Prenuptial agreements are far from romantic. But they can prevent a farm from facing a devastating asset loss or long-term hard feelings.
“I always tell people that nobody gets on an airplane thinking that it’s going to crash, but you still go over the safety instructions,” says Cari Rincker, principal attorney with Rincker Law in Champaign, Ill. “I look at prenups often the same way—they are the safety instructions for a marriage.”
Put simply, a prenuptial agreement is a pre-marital contract between two adults that details assets, obligations and future wishes. It puts, in writing, provisions for key decisions like how property owned by each of person prior to the marriage is to be divided, how property acquired during the marriage is to be divided, how income and earnings are treated during the marriage or payment of expenses for children and stepchildren.
No one wants to think about a potential divorce when beginning a new life together. But the fact remains that about half of all marriages end in divorce, which can be a financial nightmare or the end for a farming operation.
The prenup process centers on financial transparency, Rincker says, which is why she’s a big proponent for farm families.
“Sometimes I’m surprised when two people come in my office and they're about ready to get married in a month or two, and they have no idea how much the other person makes in a year,” she says. “They have no idea their assets and liabilities. I think there's something to be said for forcing people get financially naked, so to speak, and to really talk about those tough issues.”
Sabra Sasson, an attorney who specializes in premarital and matrimonial law and is with New York City-based Sabra Law Group, agrees.
“I really view a prenuptial agreement as insurance against divorce,” Sasson says. “Because if people get more comfortable talking about money and these various issues that are really challenging and uncomfortable, they have a better way of communicating with each other during their marriage.”
Marriage is a financial arrangement, Sasson notes, which she knows is hard for people to accept. “But it becomes really evident when that relationship doesn't work out—it becomes all about money.”
One key component of a prenup is defining what is marital property and what is separate or non-marital property. Basically, non-marital property is what was owned separately before marriage and anything acquired after marriage is marital property.
This is especially important for farmers as most operations comingle assets. For instance, the farm may have started with nonmarital property (land, machinery or livestock owned by one party prior to the marriage). But over time, the farm may grow and include assets purchased during the marriage. This can be even more complicated for operations with multiple family members or non-related partners.
“A prenuptial agreement is a great way to protect the family agricultural business, and to ensure that it's not subject to equitable distribution,” Sasson says. “When you talk about it with your life partner, there may be other ways that you can provide for your spouse that doesn't include giving them a piece of the farm or equity in the business.”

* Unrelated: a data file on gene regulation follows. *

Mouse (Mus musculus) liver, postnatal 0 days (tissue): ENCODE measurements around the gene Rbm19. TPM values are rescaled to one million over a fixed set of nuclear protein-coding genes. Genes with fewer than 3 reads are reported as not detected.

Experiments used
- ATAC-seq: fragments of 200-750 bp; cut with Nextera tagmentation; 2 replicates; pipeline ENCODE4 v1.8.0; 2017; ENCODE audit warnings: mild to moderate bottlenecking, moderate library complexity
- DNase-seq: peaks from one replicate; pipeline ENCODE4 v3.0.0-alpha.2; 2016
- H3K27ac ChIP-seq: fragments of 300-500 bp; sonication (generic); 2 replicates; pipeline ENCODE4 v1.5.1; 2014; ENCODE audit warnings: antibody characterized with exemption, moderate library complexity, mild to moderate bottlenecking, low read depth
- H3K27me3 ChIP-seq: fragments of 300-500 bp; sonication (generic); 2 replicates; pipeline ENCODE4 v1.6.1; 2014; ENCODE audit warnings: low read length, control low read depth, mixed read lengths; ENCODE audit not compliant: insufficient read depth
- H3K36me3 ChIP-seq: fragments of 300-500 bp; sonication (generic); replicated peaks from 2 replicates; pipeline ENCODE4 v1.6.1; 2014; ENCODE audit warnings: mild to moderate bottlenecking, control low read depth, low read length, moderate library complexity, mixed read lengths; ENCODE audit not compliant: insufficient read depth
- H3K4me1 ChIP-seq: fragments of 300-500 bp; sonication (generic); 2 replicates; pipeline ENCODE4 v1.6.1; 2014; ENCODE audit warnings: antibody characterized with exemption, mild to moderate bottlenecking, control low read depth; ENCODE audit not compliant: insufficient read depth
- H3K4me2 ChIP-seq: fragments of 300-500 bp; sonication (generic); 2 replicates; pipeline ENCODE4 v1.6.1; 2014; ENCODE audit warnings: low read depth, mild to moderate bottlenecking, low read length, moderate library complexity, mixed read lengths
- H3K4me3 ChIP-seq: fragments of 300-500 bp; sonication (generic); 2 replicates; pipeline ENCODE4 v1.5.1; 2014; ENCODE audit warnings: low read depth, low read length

For instance, if your spouse knows nothing about running the farm operation you can create provisions for your spouse to be financially protected, as other partners purchase his or her share.
“Then, the business is protected and can continue operating without being caught up in litigation,” Sasson says.
Start the prenup process early. “I wish people would come to me as soon as they are engaged,” Sasson says. “These are really hard issues to discuss, so I like a three-month timeframe, as I think that's a fair amount of time to get familiar and get comfortable talking about the numbers. A prenuptial agreement makes people talk about this while they are in love and are more likely to treat each other in fairness.”
Even though laws can change, Sasson says, prenups are one of the best ways to protect both parties entering into a marriage. Sasson and Rincker recommend finding an attorney to specializes in marital law and understands agriculture, since farm assets create specific challenges and opportunities.
“A lot of time people hear that prenups are only for the rich and famous,” Sasson says. “Arguably, I think they are for anybody these days.”
“Prenups are not taboo—to the contrary,” Rincker adds. “I believe it is one of the most intelligent and responsible things that couples can do. It gives them autonomy by putting the law in their own plans.”
Want to learn more about prenuptial agreements? Watch this video podcast with Rincker and Sasson:
You can learn more about agricultural law issues on Rincker’s Ag Law Today podcast, which is available online or wherever you listen to podcasts.
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